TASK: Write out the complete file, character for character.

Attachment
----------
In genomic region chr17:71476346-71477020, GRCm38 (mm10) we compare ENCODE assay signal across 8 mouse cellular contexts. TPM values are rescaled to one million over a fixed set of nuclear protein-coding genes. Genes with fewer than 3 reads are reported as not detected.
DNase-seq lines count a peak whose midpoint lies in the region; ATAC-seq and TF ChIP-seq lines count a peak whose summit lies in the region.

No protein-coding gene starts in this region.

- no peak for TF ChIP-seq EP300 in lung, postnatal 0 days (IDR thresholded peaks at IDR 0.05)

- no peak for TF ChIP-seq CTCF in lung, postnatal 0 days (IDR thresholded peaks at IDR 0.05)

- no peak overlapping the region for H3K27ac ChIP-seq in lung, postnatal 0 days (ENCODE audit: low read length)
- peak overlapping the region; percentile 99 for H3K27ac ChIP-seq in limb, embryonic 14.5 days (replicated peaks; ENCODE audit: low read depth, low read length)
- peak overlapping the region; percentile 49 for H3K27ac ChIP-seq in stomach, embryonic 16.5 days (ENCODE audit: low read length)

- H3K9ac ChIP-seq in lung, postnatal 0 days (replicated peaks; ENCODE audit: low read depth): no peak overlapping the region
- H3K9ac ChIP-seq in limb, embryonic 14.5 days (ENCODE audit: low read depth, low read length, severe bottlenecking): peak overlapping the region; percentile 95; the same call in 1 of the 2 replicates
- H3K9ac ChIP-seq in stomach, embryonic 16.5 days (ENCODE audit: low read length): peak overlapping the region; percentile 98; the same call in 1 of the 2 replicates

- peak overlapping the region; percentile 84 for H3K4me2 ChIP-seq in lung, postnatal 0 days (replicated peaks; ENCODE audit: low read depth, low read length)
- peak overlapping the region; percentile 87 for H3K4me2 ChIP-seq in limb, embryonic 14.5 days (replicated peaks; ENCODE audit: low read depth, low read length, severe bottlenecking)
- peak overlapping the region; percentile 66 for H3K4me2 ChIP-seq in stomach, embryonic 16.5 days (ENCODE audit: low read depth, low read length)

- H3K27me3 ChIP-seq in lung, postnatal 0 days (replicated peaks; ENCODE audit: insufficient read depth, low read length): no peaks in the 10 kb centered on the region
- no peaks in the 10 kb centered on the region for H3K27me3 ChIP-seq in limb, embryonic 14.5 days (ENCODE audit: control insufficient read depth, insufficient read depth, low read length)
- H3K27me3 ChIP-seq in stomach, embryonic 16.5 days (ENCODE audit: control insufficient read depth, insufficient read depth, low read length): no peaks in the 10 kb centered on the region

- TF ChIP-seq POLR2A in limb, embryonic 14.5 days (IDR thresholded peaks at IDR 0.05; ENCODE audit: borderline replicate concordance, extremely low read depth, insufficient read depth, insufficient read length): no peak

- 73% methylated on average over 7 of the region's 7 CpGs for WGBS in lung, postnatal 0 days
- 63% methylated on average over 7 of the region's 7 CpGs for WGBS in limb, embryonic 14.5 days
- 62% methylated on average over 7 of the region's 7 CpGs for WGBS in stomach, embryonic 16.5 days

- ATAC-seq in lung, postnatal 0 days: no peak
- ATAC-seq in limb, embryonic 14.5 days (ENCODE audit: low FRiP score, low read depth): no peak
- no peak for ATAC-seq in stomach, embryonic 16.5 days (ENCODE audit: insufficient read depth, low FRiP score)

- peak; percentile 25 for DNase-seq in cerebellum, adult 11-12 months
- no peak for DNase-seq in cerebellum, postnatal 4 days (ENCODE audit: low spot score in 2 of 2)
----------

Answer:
In genomic region chr17:71476346-71477020, GRCm38 (mm10) we compare ENCODE assay signal across 8 mouse cellular contexts. TPM values are rescaled to one million over a fixed set of nuclear protein-coding genes. Genes with fewer than 3 reads are reported as not detected.
DNase-seq lines count a peak whose midpoint lies in the region; ATAC-seq and TF ChIP-seq lines count a peak whose summit lies in the region.

No protein-coding gene starts in this region.

- no peak for TF ChIP-seq EP300 in lung, postnatal 0 days (IDR thresholded peaks at IDR 0.05)

- no peak for TF ChIP-seq CTCF in lung, postnatal 0 days (IDR thresholded peaks at IDR 0.05)

- no peak overlapping the region for H3K27ac ChIP-seq in lung, postnatal 0 days (ENCODE audit: low read length)
- peak overlapping the region; percentile 99 for H3K27ac ChIP-seq in limb, embryonic 14.5 days (replicated peaks; ENCODE audit: low read depth, low read length)
- peak overlapping the region; percentile 49 for H3K27ac ChIP-seq in stomach, embryonic 16.5 days (ENCODE audit: low read length)

- H3K9ac ChIP-seq in lung, postnatal 0 days (replicated peaks; ENCODE audit: low read depth): no peak overlapping the region
- H3K9ac ChIP-seq in limb, embryonic 14.5 days (ENCODE audit: low read depth, low read length, severe bottlenecking): peak overlapping the region; percentile 95; the same call in 1 of the 2 replicates
- H3K9ac ChIP-seq in stomach, embryonic 16.5 days (ENCODE audit: low read length): peak overlapping the region; percentile 98; the same call in 1 of the 2 replicates

- peak overlapping the region; percentile 84 for H3K4me2 ChIP-seq in lung, postnatal 0 days (replicated peaks; ENCODE audit: low read depth, low read length)
- peak overlapping the region; percentile 87 for H3K4me2 ChIP-seq in limb, embryonic 14.5 days (replicated peaks; ENCODE audit: low read depth, low read length, severe bottlenecking)
- peak overlapping the region; percentile 66 for H3K4me2 ChIP-seq in stomach, embryonic 16.5 days (ENCODE audit: low read depth, low read length)

- H3K27me3 ChIP-seq in lung, postnatal 0 days (replicated peaks; ENCODE audit: insufficient read depth, low read length): no peaks in the 10 kb centered on the region
- no peaks in the 10 kb centered on the region for H3K27me3 ChIP-seq in limb, embryonic 14.5 days (ENCODE audit: control insufficient read depth, insufficient read depth, low read length)
- H3K27me3 ChIP-seq in stomach, embryonic 16.5 days (ENCODE audit: control insufficient read depth, insufficient read depth, low read length): no peaks in the 10 kb centered on the region

- TF ChIP-seq POLR2A in limb, embryonic 14.5 days (IDR thresholded peaks at IDR 0.05; ENCODE audit: borderline replicate concordance, extremely low read depth, insufficient read depth, insufficient read length): no peak

- 73% methylated on average over 7 of the region's 7 CpGs for WGBS in lung, postnatal 0 days
- 63% methylated on average over 7 of the region's 7 CpGs for WGBS in limb, embryonic 14.5 days
- 62% methylated on average over 7 of the region's 7 CpGs for WGBS in stomach, embryonic 16.5 days

- ATAC-seq in lung, postnatal 0 days: no peak
- ATAC-seq in limb, embryonic 14.5 days (ENCODE audit: low FRiP score, low read depth): no peak
- no peak for ATAC-seq in stomach, embryonic 16.5 days (ENCODE audit: insufficient read depth, low FRiP score)

- peak; percentile 25 for DNase-seq in cerebellum, adult 11-12 months
- no peak for DNase-seq in cerebellum, postnatal 4 days (ENCODE audit: low spot score in 2 of 2)